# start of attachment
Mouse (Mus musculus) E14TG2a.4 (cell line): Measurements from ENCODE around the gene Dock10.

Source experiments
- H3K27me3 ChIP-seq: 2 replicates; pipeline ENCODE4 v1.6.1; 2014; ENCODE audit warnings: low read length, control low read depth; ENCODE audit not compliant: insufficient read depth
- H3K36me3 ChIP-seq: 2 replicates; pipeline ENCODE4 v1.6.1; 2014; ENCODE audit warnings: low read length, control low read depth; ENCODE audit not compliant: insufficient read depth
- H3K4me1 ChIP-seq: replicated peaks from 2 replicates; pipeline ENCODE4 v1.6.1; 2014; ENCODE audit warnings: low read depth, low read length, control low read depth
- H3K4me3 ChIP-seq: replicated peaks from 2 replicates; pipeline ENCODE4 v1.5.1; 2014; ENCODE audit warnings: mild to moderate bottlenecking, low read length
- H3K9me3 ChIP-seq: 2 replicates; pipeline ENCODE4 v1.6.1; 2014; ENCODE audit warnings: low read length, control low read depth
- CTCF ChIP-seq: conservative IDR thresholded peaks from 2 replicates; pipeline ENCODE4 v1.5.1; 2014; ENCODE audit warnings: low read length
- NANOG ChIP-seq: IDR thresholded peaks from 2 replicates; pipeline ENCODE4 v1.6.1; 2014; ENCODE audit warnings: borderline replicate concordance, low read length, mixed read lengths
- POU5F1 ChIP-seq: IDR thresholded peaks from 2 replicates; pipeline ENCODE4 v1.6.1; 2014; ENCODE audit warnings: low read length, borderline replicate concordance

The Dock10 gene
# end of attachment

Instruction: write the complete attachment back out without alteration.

Mouse (Mus musculus) E14TG2a.4 (cell line): Measurements from ENCODE around the gene Dock10.

Source experiments
- H3K27me3 ChIP-seq: 2 replicates; pipeline ENCODE4 v1.6.1; 2014; ENCODE audit warnings: low read length, control low read depth; ENCODE audit not compliant: insufficient read depth
- H3K36me3 ChIP-seq: 2 replicates; pipeline ENCODE4 v1.6.1; 2014; ENCODE audit warnings: low read length, control low read depth; ENCODE audit not compliant: insufficient read depth
- H3K4me1 ChIP-seq: replicated peaks from 2 replicates; pipeline ENCODE4 v1.6.1; 2014; ENCODE audit warnings: low read depth, low read length, control low read depth
- H3K4me3 ChIP-seq: replicated peaks from 2 replicates; pipeline ENCODE4 v1.5.1; 2014; ENCODE audit warnings: mild to moderate bottlenecking, low read length
- H3K9me3 ChIP-seq: 2 replicates; pipeline ENCODE4 v1.6.1; 2014; ENCODE audit warnings: low read length, control low read depth
- CTCF ChIP-seq: conservative IDR thresholded peaks from 2 replicates; pipeline ENCODE4 v1.5.1; 2014; ENCODE audit warnings: low read length
- NANOG ChIP-seq: IDR thresholded peaks from 2 replicates; pipeline ENCODE4 v1.6.1; 2014; ENCODE audit warnings: borderline replicate concordance, low read length, mixed read lengths
- POU5F1 ChIP-seq: IDR thresholded peaks from 2 replicates; pipeline ENCODE4 v1.6.1; 2014; ENCODE audit warnings: low read length, borderline replicate concordance

The Dock10 gene